Changes to holiday pay calculations for part-year workers and those with irregular hours

Posted on November 27th, 2023

The government has recently published a draft statutory instrument, The Employment Rights (Amendment, Revocation and Transitional Provision) Regulations 2023, which contains amendments to the law on holiday pay.

Back to 12.07%

The changes will make it lawful for employers to use a rolled-up holiday pay method of 12.07% for calculating holiday pay for part-year workers and workers with irregular hours. We believe this method is still being used by some schools. This is despite the supreme court decision in the highly publicised case of Harpur Trust v Brazel, where it was ruled that holiday pay for part-year workers should be calculated using the averaging method over a period of 52 weeks, ignoring any weeks that have not been worked.

Original case

By way of background, Ms Brazel in the Harpur Trust v Brazel case was a clarinet and saxophone teacher and employed as a ‘visiting music teacher’. She did not have a set number of working hours and was paid monthly, being classified as a ‘worker’ under a zero-hours contract. As a worker, she was entitled to 5.6 weeks paid annual leave under the Working Time Regulations. Her holiday pay was calculated on a pro-rata basis to that of a full-time employee using a formula of 12.07%. Ms Brazel argued that her holiday pay should have been calculated using her average earnings over a 12-week period.

Court of appeal

The claim progressed to the court of appeal which agreed with the previous judgment of the employment appeal tribunal that Ms Brazel’s holiday pay should be calculated based on a 12-week average of hours worked. The court of appeal held that EU law did not require leave to be reduced pro rata. Further, it was not necessary to apply a pro rata principle to the accrual of leave under the Working Time Regulations.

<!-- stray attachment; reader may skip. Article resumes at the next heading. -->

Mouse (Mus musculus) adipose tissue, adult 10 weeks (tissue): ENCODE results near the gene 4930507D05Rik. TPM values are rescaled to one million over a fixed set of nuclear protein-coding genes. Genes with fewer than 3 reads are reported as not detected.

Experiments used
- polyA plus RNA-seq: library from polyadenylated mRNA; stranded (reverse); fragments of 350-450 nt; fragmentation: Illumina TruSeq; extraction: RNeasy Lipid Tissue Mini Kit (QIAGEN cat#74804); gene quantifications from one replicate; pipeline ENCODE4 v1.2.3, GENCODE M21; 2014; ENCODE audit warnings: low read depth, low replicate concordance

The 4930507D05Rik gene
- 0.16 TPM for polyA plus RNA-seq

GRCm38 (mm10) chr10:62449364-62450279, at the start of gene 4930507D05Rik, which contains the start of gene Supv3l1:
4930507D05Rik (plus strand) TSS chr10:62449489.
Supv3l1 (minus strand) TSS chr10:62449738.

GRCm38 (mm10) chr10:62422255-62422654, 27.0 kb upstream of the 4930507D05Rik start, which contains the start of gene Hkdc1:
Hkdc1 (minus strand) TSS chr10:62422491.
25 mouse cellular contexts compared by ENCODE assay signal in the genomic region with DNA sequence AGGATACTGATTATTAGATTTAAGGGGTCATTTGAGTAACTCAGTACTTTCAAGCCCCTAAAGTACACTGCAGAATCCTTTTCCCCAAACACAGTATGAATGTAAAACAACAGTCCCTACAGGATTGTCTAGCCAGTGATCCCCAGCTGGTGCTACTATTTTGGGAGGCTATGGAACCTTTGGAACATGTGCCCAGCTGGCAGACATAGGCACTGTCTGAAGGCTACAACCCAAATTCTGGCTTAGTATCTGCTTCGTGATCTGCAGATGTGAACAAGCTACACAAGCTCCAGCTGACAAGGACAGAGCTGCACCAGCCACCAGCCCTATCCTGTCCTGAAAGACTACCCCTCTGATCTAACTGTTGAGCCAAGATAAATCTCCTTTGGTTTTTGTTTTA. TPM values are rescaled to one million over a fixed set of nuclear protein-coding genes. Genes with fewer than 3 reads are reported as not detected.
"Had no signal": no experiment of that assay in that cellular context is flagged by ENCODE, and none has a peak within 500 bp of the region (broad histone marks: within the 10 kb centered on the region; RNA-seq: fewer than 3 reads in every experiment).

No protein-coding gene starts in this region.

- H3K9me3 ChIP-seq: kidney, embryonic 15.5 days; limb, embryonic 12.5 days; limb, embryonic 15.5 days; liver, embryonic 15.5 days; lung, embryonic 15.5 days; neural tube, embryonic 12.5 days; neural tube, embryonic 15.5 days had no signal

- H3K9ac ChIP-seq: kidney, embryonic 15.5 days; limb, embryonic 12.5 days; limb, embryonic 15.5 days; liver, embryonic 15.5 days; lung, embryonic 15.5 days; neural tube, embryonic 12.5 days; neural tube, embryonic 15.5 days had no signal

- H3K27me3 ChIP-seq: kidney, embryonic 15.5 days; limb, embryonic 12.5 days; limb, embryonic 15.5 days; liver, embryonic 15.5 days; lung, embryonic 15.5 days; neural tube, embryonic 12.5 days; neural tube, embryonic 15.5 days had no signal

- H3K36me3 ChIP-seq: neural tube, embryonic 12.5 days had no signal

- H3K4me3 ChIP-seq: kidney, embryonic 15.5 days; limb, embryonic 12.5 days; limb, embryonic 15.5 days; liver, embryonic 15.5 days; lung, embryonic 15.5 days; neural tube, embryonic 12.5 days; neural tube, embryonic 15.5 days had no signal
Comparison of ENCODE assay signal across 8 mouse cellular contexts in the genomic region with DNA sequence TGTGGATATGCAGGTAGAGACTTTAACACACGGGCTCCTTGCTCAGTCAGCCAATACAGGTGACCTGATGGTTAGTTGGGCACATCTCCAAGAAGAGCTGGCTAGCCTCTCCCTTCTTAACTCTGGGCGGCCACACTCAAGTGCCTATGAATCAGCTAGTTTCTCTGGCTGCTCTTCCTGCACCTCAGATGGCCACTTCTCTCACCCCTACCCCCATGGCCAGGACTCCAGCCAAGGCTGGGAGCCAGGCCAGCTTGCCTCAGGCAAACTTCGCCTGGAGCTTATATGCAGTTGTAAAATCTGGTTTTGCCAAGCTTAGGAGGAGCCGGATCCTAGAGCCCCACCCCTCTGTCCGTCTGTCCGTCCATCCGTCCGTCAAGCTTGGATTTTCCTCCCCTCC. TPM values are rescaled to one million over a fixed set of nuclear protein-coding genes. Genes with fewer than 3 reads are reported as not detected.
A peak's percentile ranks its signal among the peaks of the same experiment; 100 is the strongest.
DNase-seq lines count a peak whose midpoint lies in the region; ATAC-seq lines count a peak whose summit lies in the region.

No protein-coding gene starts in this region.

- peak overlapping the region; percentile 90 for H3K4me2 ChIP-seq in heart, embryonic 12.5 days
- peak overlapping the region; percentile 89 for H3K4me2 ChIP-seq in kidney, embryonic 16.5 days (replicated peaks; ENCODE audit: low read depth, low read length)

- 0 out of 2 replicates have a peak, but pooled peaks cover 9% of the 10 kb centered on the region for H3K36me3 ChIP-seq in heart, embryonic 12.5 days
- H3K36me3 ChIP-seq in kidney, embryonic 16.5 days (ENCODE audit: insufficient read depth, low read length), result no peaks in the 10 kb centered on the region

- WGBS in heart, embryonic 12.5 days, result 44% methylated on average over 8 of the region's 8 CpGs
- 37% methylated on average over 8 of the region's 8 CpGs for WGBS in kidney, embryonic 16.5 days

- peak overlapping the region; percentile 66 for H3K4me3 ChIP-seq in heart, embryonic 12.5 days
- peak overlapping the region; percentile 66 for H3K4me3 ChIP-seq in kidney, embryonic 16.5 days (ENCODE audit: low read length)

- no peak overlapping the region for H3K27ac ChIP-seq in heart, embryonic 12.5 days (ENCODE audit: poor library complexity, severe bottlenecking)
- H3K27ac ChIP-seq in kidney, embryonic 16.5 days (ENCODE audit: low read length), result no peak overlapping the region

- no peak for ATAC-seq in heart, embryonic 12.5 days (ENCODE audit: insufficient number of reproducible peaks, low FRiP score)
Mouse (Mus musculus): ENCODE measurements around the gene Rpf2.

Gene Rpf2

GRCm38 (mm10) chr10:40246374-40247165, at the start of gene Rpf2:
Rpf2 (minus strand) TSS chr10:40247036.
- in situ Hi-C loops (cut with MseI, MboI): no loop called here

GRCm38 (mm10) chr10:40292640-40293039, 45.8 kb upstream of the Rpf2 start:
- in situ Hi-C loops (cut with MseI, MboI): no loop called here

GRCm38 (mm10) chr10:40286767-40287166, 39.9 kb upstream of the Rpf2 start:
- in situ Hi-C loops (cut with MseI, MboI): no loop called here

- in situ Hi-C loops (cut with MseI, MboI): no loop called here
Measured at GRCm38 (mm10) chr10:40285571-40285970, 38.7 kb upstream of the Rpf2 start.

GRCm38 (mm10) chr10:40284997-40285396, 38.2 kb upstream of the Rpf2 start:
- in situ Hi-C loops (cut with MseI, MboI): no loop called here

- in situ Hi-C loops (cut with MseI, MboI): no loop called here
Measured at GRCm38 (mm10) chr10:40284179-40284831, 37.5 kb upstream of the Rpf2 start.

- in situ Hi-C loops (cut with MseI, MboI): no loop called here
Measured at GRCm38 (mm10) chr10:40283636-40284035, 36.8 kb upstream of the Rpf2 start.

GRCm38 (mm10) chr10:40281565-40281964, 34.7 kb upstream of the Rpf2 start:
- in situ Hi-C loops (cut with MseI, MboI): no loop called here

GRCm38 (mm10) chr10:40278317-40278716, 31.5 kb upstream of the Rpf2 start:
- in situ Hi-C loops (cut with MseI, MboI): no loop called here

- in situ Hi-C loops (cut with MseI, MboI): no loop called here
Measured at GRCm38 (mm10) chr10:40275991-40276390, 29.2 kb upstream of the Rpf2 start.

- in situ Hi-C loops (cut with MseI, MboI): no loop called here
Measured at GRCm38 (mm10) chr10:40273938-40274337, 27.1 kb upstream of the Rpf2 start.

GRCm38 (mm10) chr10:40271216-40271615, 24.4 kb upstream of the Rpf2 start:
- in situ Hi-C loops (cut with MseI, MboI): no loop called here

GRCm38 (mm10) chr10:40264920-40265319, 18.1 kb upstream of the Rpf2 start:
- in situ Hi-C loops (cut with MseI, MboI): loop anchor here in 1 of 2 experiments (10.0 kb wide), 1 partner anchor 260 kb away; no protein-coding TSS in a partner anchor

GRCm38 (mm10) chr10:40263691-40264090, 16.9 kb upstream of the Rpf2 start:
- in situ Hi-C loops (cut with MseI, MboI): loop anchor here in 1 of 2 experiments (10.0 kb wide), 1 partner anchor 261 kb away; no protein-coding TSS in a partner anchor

12 weeks upped to 52 weeks

From 6 April 2020, the holiday pay reference period used for determining a week’s pay when calculating holiday pay for workers with irregular hours increased from 12 weeks to 52 weeks. Following the case, schools were advised to ensure that they were using a 52-week reference period to calculate holiday pay.


The calculation created a number of anomalies whereby part-year workers and irregular workers benefitted from a greater holiday entitlement and pay than part-time workers who worked the same hours each year. To address the disparity, the government sought to consult to understand the impact the judgment had on all sectors.

Full circle

It now appears the government has gone full circle and reverted to the simplified rolled-up holiday pay calculation of 12.07% for part-year workers and those who work irregular hours, instead of having to calculate using a 52-week reference period. The changes are likely to come into force on 1 January 2024.

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